Direct molecular simulation of dissociating nitrogen in an adiabatic reactor

Research output: Chapter in Book/Report/Conference proceedingConference contribution

5 Scopus citations

Abstract

In the present paper we perform direct molecular simulations (DMS) in a constant-volume reactor under adiabatic conditions. Unlike in previous DMS studies, where the heat bath was kept at a constant translational temperature, in the present case no energy is added to-or removed from the system between collision steps. For our trajectory calculations we use the ab inito potential energy surface (PES) for N2-N2 and N2-N interactions developed by the computational chemistry group at the University of Minnesota. In addition to verifying that our routines conserve overall momentum and energy during the entire simulation, we examine rotational and vibrational energy distributions of the N2-molecules while internal energy exchange and dissociation processes occur in the gas. Our immediate goal is to assess whether higher-lying rovibrational levels are depleted during dissociation and to which degree this depletion is balanced out by excitation from lower-lying levels. Such a quasi-steady state (QSS) state has been observed in isothermal heat bath simulations, both in master equation studies performed by other groups, as well as our own DMS simulations. In our current study we confirm that a transient QSS-like condition is established when the reactor operates at constant energy.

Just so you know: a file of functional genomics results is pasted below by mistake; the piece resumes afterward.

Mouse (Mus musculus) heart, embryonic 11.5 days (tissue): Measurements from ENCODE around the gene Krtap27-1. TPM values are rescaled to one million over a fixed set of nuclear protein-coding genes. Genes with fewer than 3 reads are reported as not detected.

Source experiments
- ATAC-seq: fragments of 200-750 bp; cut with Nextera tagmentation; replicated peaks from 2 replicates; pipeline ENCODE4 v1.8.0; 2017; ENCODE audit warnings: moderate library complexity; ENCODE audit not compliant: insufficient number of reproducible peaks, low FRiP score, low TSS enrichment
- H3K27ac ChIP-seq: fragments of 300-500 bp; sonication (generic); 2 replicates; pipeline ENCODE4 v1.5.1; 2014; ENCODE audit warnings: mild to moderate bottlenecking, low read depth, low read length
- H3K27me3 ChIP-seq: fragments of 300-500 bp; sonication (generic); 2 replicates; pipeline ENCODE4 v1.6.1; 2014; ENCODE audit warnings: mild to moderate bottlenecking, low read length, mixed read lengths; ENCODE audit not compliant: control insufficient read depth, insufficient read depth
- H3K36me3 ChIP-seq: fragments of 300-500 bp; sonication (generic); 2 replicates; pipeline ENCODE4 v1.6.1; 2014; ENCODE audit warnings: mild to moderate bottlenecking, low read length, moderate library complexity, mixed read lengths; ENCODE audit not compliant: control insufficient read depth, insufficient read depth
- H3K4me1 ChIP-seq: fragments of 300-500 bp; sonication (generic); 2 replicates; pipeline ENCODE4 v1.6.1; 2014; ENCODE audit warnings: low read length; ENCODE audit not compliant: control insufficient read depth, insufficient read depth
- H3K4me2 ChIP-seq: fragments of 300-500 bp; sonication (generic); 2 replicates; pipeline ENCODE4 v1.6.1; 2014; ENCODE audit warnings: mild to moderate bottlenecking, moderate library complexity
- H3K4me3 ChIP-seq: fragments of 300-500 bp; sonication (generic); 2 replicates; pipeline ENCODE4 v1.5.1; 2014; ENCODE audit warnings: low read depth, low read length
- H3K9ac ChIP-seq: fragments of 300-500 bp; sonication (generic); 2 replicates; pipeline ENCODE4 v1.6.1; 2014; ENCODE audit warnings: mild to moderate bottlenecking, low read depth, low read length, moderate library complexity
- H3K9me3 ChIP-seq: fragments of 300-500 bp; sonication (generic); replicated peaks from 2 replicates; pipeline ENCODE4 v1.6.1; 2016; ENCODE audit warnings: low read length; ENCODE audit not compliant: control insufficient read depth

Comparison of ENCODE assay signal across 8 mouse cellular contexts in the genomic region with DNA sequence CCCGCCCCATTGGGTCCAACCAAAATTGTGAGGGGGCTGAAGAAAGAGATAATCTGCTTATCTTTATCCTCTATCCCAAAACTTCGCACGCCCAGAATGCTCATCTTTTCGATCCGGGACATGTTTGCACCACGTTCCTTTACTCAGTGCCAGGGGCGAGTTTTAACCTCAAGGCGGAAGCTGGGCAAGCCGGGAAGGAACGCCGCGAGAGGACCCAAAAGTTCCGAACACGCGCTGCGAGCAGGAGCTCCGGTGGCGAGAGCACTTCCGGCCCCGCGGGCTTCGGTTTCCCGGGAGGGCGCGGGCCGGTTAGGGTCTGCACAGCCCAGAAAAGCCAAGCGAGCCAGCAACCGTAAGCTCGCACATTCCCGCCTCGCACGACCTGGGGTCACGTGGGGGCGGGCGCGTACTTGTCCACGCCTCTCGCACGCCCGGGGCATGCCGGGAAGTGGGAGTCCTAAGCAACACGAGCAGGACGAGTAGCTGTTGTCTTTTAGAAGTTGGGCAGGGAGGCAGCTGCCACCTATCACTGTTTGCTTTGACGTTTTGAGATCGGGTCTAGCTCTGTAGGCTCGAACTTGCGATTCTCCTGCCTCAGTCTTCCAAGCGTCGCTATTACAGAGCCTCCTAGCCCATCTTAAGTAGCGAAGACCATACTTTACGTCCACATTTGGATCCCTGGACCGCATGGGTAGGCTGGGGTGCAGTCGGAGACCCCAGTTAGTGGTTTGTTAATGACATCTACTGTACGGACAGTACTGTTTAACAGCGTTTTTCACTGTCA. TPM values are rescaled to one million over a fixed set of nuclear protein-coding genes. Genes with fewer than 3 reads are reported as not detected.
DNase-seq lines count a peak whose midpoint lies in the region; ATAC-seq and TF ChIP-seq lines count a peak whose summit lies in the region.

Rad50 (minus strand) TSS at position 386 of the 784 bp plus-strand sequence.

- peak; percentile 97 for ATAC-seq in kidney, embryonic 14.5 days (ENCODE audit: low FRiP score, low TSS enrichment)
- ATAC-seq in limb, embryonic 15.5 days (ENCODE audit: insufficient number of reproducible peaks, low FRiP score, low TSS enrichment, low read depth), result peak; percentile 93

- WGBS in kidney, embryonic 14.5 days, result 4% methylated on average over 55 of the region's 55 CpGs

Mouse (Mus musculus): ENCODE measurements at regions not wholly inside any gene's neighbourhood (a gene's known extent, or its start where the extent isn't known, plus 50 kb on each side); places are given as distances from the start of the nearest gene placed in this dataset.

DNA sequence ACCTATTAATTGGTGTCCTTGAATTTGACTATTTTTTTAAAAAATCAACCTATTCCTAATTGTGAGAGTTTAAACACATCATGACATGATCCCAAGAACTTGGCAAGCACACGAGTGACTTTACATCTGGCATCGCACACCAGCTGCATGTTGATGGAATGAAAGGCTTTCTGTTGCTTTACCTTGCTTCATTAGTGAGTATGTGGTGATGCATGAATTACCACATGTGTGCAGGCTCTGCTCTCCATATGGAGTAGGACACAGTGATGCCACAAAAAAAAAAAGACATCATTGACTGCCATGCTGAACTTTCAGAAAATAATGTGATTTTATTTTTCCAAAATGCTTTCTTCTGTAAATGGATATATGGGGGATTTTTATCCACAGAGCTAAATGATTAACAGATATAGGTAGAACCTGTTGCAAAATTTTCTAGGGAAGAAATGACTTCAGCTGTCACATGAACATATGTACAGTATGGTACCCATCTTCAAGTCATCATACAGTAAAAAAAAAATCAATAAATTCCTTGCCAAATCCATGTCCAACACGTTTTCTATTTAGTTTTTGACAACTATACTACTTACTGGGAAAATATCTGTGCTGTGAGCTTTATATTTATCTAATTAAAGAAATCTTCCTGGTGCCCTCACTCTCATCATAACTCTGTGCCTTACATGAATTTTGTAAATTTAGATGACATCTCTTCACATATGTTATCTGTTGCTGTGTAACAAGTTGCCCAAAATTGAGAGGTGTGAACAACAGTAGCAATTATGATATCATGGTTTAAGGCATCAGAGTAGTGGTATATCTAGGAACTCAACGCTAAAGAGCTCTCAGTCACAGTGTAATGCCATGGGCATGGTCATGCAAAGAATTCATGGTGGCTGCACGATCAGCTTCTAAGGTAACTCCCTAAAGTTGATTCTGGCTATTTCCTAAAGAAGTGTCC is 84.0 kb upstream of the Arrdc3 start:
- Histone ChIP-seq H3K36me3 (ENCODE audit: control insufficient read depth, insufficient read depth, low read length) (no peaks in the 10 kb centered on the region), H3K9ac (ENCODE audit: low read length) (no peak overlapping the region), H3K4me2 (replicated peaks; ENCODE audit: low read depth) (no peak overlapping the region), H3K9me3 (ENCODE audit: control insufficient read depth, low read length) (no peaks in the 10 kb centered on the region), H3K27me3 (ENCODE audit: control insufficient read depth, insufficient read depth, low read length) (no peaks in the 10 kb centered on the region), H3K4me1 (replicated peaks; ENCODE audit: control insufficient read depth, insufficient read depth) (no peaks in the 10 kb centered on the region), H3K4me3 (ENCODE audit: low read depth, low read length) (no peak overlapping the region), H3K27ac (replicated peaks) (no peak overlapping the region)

Original languageEnglish (US)
Title of host publicationAIAA Scitech 2019 Forum
PublisherAmerican Institute of Aeronautics and Astronautics Inc, AIAA
ISBN (Print)9781624105784
DOIs
StatePublished - Jan 1 2019
EventAIAA Scitech Forum, 2019 - San Diego, United States
Duration: Jan 7 2019Jan 11 2019

Publication series

NameAIAA Scitech 2019 Forum

Conference

ConferenceAIAA Scitech Forum, 2019
Country/TerritoryUnited States
CitySan Diego
Period1/7/191/11/19

Bibliographical note

Funding Information:
The research is supported by the U.S. Air Force Office of Scientific Research (AFOSR) under grant FA9550-16-1-0161. The views and conclusions contained herein are those of the authors and should not be interpreted as necessarily representing the official policies or endorsements, either expressed or implied, of the AFOSR or the U.S. Government.

Publisher Copyright:
© 2019, American Institute of Aeronautics and Astronautics Inc, AIAA. All rights reserved.

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